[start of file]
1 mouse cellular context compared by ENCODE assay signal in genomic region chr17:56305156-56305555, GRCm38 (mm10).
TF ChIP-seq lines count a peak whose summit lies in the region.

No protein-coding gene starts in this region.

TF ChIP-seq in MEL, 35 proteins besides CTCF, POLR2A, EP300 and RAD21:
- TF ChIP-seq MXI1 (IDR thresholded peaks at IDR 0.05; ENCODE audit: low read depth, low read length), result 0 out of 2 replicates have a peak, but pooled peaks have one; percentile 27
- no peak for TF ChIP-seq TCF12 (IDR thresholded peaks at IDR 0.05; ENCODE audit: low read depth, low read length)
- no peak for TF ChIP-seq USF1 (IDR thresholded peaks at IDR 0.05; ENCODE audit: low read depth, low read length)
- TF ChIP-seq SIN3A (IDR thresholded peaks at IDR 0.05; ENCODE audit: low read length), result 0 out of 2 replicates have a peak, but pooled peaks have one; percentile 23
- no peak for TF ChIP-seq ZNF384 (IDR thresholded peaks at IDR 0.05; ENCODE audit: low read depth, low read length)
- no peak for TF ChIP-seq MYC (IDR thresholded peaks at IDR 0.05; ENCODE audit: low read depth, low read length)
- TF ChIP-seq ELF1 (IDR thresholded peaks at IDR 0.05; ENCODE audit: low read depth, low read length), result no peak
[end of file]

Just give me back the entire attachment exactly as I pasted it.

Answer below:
1 mouse cellular context compared by ENCODE assay signal in genomic region chr17:56305156-56305555, GRCm38 (mm10).
TF ChIP-seq lines count a peak whose summit lies in the region.

No protein-coding gene starts in this region.

TF ChIP-seq in MEL, 35 proteins besides CTCF, POLR2A, EP300 and RAD21:
- TF ChIP-seq MXI1 (IDR thresholded peaks at IDR 0.05; ENCODE audit: low read depth, low read length), result 0 out of 2 replicates have a peak, but pooled peaks have one; percentile 27
- no peak for TF ChIP-seq TCF12 (IDR thresholded peaks at IDR 0.05; ENCODE audit: low read depth, low read length)
- no peak for TF ChIP-seq USF1 (IDR thresholded peaks at IDR 0.05; ENCODE audit: low read depth, low read length)
- TF ChIP-seq SIN3A (IDR thresholded peaks at IDR 0.05; ENCODE audit: low read length), result 0 out of 2 replicates have a peak, but pooled peaks have one; percentile 23
- no peak for TF ChIP-seq ZNF384 (IDR thresholded peaks at IDR 0.05; ENCODE audit: low read depth, low read length)
- no peak for TF ChIP-seq MYC (IDR thresholded peaks at IDR 0.05; ENCODE audit: low read depth, low read length)
- TF ChIP-seq ELF1 (IDR thresholded peaks at IDR 0.05; ENCODE audit: low read depth, low read length), result no peak